Asana Health Benefits: Only if You Progress to Breathe Slower and Less
By Dr. Artour Rakhimov, Alternative Health Educator and Author - Last updated on August 9, 2018
You will be super healthy 24/7 if you retrain your breathing (this may take months or years) so that you are able to maintain this automatic (unconscious) breathing pattern at rest during your sleep and yoga asana practice:
In this YouTube video below, Volker Schmitz (yoga teacher from Hamburg, Germany) and Dr. Artour (Toronto, Canada) discuss how to get amazing asana health benefits by practicing asanas with controlled (reduced) breathing and measuring progress using the body oxygen test (known as "control pause") in seconds.
Synopsis of yoga asana video
Buteyko Breathing expert, Dr. Artour Rakhimov, asks experienced yoga teacher, Volker Schmitz, how yoga postures, or asanas, help breathing retraining; and the opposite, how breathing retraining can help people achieve better asanas in yoga. Volker begins his answer to Dr. Artour saying there is a mutual, connecting effect between Buteyko breath retraining and practicing yoga asanas.
Volker discusses the results of a study measuring breaths-per-minute and heart rates after 20-30 minute headstands. After extended headstands, breathing and heart rates were significantly reduced, and parasympathetic and sympathetic nervous systems were balanced. Yoga postures do not yield the same results for all people, however, individual results vary.
Hundreds of years ago, when yoga was developed, people naturally breathed slower and less, 24 hours daily, 7 days a week. The postures that were developed back then were designed for people who had slow, easy breathing. Today’s yoga teachers encourage deep breathing which contradicts scientific studies that demonstrate how slowing down our breathing is the way to increase body oxygen.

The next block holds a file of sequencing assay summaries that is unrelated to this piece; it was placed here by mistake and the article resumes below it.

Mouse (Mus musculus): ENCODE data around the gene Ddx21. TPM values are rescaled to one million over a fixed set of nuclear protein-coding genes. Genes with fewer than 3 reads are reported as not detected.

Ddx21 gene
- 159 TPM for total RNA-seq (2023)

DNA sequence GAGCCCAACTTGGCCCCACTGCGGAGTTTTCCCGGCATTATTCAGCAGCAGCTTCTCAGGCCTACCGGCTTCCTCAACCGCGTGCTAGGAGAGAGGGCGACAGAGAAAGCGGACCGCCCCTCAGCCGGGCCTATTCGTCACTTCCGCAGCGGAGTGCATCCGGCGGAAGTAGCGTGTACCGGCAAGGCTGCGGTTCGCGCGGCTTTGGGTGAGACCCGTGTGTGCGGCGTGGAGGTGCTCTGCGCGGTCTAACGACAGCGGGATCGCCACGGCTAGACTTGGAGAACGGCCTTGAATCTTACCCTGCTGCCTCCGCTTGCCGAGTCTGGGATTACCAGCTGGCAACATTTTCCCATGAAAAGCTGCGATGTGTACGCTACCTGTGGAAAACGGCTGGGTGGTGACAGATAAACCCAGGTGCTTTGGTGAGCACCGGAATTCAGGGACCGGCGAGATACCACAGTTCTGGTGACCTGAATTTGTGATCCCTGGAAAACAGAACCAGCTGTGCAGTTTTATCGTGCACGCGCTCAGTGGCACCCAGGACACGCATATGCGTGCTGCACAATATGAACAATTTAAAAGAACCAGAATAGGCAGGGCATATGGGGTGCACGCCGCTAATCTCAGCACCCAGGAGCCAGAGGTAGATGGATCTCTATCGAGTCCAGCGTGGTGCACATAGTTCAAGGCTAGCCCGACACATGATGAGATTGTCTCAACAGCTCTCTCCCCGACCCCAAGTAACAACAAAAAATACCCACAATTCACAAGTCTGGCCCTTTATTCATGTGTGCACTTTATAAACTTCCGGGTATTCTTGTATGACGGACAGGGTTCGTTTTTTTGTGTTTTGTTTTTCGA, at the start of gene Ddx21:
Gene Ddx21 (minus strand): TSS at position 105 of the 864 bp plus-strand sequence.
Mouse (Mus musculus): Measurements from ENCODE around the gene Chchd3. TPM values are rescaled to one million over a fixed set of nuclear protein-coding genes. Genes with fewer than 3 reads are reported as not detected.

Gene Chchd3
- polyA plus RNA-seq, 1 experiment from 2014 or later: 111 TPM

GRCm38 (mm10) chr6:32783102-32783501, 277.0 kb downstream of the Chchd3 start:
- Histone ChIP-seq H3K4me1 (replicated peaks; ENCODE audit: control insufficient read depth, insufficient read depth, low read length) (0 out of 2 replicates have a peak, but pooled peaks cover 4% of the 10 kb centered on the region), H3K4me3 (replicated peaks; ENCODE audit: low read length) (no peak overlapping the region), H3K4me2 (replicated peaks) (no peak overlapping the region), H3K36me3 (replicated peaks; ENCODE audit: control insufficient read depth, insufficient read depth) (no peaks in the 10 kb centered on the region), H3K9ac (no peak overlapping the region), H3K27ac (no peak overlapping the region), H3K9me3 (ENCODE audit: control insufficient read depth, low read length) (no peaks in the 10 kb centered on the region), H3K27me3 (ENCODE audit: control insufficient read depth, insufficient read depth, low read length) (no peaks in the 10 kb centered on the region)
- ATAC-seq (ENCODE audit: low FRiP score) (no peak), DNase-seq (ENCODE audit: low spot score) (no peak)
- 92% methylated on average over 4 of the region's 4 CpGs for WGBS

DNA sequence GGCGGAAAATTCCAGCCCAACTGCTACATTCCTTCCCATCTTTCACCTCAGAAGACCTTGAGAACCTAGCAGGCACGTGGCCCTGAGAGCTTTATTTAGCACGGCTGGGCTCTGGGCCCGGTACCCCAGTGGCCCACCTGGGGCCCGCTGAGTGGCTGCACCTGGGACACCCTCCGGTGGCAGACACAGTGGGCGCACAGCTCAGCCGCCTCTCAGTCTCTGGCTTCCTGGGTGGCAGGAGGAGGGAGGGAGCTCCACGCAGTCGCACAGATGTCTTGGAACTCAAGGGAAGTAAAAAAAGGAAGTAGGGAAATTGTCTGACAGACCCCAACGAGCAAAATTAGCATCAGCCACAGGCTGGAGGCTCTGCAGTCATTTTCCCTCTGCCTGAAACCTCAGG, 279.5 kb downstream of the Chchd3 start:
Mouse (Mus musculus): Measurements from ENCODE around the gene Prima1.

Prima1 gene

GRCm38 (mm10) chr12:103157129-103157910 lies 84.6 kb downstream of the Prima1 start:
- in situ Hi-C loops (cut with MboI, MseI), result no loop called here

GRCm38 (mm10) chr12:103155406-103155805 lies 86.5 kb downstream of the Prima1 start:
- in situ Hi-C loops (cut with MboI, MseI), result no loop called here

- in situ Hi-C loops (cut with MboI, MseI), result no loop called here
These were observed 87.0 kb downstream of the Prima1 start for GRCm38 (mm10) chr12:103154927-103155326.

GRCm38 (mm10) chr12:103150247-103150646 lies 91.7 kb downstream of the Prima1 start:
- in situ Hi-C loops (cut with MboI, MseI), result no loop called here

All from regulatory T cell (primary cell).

What kind of benefits arrive when yoga students slow down their breathing and reach higher body oxygen test levels? Learning postures are easier when yoga students eliminate mild hyperventilation. Benefits include higher concentration levels when body oxygen increases. Students have better nerve and muscle control, lose weight, sleep less, practice more, and hold postures longer with better oxygenation. It is easier to get into some asanas at normal body weights than it is at heavier weights.
Benefits come from incorporating pranayama with asanas, says Volker, for example, having two breaths per minute during asana practices, and then gradually having longer and longer durations for this slow breathing when executing asanas.
According to Dr. K.P. Buteyko, hatha yoga masters have ideal physical health, not because of extreme flexibility or just practicing asanas, but because they are, according to their unconscious breathing parameters, in the very top row (Super Health Zones) of the
Buteyko Table of
Health Zones due to their easy diaphragmatic breathing at
rest or during sleep with about 3-4 breaths per minute and up to 48-50 mm Hg for arterial carbon dioxide concentrations.
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